The Food and Drug Administration has not identified specific farms or companies that grew, supplied and distributed the contaminated products. According to Fraser's lawsuit, filed Tuesday in federal court in New Jersey, Ohio-based Freshway Foods supplied contaminated lettuce to Panera Bread.
A spokeswoman for Freshway Foods, which Fraser also sued, said she cannot comment on pending litigation. Panera Bread's media office has not responded to an email requesting comment.
Fraser's lawsuit comes amid an outbreak of E. coli illness that has spread to several states and sickened dozens of people. Federal officials say the outbreak was caused by bagged and pre-chopped romaine lettuce grown in the Yuma, Ariz., region, near the border to Southern California, and distributed to retailers and restaurants across the country.
According to the complaint, Fraser, of Flemington, N.J., was hospitalized for more than two weeks and underwent multiple blood transfusions, among several treatments.
“I wouldn't wish this on my worst enemy,” Fraser told NJ.com. She did not return a call Tuesday.
Her attorney, Bill Marler, said a possible link was identified between Panera Bread and E. coli cases from multiple counties. A spokeswoman for New Jersey's health department did not comment on questions about Panera Bread, but county officials told NJ.com they are investigating a cluster of E. coli illness cases that are potentially linked to local Panera Bread restaurants.
Marler said he expects the number of reported illnesses nationwide to grow as officials investigate how romaine harvested from the Yuma region made it to retailers and restaurants around the country.
“This stuff went everywhere. It's conceivable that we may be seeing the beginnings of a fairly significant outbreak,” Marler told The Washington Post Sunday. “They've linked it to Yuma, because that's where romaine this time of year is grown. It's unclear how it made it from Yuma. ... What we don't know is the sort of supply chain in between.”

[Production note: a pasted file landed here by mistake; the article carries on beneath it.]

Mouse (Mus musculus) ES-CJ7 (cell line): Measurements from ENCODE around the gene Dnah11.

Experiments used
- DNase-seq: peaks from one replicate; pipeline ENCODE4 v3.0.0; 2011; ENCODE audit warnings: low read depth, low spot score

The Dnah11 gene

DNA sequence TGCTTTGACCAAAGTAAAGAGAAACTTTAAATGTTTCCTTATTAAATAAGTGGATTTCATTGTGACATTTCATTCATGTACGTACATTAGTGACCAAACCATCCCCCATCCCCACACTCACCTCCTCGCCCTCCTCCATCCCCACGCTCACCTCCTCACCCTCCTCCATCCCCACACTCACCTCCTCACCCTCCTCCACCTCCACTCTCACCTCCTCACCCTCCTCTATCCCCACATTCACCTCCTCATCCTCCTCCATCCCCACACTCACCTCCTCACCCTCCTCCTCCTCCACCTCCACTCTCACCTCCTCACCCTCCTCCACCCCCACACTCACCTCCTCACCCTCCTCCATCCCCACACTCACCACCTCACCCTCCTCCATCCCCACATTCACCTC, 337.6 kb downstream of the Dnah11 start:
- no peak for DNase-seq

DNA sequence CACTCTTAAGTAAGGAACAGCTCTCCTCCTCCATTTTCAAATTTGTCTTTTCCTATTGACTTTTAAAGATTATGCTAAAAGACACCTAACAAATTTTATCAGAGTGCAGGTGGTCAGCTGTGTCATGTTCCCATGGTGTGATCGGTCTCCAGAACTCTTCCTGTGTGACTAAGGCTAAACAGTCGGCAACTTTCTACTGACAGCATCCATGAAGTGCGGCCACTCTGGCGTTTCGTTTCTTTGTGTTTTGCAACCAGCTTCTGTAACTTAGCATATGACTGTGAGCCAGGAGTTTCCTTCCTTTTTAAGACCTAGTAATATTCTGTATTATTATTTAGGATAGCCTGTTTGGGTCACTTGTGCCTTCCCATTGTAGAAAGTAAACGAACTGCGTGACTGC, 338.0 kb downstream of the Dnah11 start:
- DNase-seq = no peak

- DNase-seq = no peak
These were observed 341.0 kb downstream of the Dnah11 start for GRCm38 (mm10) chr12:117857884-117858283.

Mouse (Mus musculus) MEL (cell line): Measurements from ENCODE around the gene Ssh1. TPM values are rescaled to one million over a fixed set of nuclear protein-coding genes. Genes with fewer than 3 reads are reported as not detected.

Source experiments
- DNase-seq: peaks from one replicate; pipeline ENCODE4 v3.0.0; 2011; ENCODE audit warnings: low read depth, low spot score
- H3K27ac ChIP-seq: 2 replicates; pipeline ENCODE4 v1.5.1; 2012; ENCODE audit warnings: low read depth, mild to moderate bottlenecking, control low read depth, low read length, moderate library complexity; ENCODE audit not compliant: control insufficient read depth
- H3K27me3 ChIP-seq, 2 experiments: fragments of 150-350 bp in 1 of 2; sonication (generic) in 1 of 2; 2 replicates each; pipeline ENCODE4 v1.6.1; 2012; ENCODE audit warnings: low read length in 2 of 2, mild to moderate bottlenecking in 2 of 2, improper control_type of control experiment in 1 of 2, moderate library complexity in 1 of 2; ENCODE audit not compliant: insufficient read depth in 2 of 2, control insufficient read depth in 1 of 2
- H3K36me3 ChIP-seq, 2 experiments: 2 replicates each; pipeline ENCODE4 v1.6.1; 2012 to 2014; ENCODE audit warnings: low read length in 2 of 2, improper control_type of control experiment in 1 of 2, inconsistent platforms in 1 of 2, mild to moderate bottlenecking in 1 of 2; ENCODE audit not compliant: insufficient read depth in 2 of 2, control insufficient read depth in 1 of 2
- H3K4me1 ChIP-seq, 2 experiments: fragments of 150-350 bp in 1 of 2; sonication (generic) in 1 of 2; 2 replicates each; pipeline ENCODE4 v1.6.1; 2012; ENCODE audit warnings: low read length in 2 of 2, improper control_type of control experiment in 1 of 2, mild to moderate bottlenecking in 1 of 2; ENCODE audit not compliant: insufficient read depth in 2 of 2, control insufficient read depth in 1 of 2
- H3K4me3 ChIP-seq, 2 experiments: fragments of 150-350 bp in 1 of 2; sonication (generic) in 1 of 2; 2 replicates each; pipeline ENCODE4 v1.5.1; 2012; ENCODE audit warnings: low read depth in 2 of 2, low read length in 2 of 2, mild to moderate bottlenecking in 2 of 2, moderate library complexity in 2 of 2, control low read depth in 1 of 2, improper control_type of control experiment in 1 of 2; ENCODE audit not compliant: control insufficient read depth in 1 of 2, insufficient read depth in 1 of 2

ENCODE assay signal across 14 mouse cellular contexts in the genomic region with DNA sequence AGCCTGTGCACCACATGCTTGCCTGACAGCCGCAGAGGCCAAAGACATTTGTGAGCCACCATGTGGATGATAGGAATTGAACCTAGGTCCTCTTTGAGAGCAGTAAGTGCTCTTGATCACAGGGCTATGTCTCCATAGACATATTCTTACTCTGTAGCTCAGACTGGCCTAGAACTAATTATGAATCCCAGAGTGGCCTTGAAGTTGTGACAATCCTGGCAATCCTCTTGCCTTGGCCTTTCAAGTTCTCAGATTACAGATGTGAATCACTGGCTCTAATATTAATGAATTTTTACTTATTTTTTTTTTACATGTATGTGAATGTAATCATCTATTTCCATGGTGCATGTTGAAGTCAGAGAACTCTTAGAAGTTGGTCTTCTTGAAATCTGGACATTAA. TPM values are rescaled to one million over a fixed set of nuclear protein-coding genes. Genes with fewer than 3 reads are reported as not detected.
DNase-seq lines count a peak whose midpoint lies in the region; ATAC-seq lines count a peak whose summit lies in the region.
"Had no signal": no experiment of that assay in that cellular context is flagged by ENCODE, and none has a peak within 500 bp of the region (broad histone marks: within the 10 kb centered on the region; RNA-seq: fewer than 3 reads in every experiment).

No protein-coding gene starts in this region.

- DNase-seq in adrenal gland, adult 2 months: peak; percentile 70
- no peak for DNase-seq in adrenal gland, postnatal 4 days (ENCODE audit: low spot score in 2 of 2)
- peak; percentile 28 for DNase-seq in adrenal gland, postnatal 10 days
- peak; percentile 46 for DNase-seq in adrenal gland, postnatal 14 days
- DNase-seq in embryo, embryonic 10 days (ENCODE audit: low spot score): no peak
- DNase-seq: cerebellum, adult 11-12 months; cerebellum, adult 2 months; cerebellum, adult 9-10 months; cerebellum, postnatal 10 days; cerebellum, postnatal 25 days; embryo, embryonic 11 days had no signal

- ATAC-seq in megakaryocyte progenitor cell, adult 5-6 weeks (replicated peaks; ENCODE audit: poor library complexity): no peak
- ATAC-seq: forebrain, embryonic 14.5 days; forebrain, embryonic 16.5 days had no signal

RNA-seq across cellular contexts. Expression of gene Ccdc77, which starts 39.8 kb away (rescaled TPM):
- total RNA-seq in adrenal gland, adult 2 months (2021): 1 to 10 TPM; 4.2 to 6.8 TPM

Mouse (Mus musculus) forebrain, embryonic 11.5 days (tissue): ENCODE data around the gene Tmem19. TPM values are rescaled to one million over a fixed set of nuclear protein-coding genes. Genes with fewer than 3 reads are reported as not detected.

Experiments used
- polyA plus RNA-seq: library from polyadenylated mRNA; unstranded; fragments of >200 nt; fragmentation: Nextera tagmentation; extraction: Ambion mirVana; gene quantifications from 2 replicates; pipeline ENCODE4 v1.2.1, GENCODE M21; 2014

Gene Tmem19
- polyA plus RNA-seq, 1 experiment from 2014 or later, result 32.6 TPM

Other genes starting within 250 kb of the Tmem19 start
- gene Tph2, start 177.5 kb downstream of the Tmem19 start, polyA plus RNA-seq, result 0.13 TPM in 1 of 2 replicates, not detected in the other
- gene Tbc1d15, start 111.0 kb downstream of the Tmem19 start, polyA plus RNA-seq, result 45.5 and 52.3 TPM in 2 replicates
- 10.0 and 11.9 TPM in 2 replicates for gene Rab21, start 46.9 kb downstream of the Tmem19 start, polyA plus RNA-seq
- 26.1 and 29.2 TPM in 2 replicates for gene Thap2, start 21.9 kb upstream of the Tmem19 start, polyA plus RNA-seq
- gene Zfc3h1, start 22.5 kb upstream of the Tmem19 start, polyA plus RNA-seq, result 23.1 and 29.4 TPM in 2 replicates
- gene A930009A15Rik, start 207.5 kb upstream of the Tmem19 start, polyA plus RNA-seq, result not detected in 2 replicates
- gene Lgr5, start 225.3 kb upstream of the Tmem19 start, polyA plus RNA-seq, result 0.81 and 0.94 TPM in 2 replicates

Romaine lettuce is sometimes packed in the fields and shipped directly to restaurants or grocery stores. Other times, Marler said, the vegetables are taken to a central processing plant, where they are packed under different brands before they are sent to retailers. The latter situation could make identifying the specific origin of contaminated vegetables more difficult, Marler said.
Last week, Fresh Foods Manufacturing, based in Freedom, Pa., recalled 8,757 pounds of prepackaged salad products over fears they may have been contaminated with E. coli. The recalled items were labeled “Great to Go by Market District” and were shipped to retailers in Indiana, Ohio, Pennsylvania and West Virginia.
Though officials say no E. coli-related illnesses have been tied to the Fresh Foods recall, 35 people from 11 states were reportedly sickened last month; 22, including three suffering from kidney failure, have been hospitalized, according to the Centers for Disease Control and Prevention. No one has died.
Health officials said these people became ill between March 22 and March 31. The majority reported they ate romaine lettuce within a week before they became sick. Many said they ate salads with romaine lettuce at restaurants, and these businesses told health officials they used store-bought chopped romaine lettuce.
The highest number of illness was reported in Idaho and Pennsylvania, with eight and nine cases, respectively. Seven were reported ill in New Jersey. The others were in Washington state, Missouri, Illinois, Michigan, Ohio, New York, Virginia and Connecticut. Health officials in Montana and Arizona also said they each have confirmed cases of E. coli infections. The CDC, as of its latest announcement last week, has not linked those cases to romaine lettuce from Arizona, a spokeswoman said.
Retailers and restaurants, such as Walmart and Del Taco, have warned customers who may have bought recalled products and removed all salad items from their locations.
E. coli are bacteria found in undercooked beef, raw milk, soft cheeses made from raw milk, raw fruits and vegetables and contaminated water. Most E. coli bacteria are not harmful, but one type known as E. coli O157: H7 produces a toxin called Shiga, which destroys red blood cells, and causes kidney failure and bloody diarrhea. Other kinds of E. coli cause urinary tract infections, respiratory illness and pneumonia.
Health officials said children younger than 5, seniors older than 65 and those with weak immune systems are most vulnerable. So far, the outbreak has sickened people ages 12 to 84.
Outbreaks of E. coli illness associated with leafy green vegetables are not new. The complaint filed on Fraser's behalf lists nearly 20 outbreaks from 1993 to 2011 that mostly involved romaine lettuce. In 2006, a nationwide outbreak involving contaminated baby spinach sickened more than 200 people.
Other products, such as flour and nut-free substitute for peanut butter, have been at the center of E. coli illness outbreaks in recent years. In 2015, Chipotle Mexican Grill, a restaurant chain popular for its promise to offer high-quality and sustainably sourced food, found its reputation tarnished after 60 people from 14 states were infected with E. coli.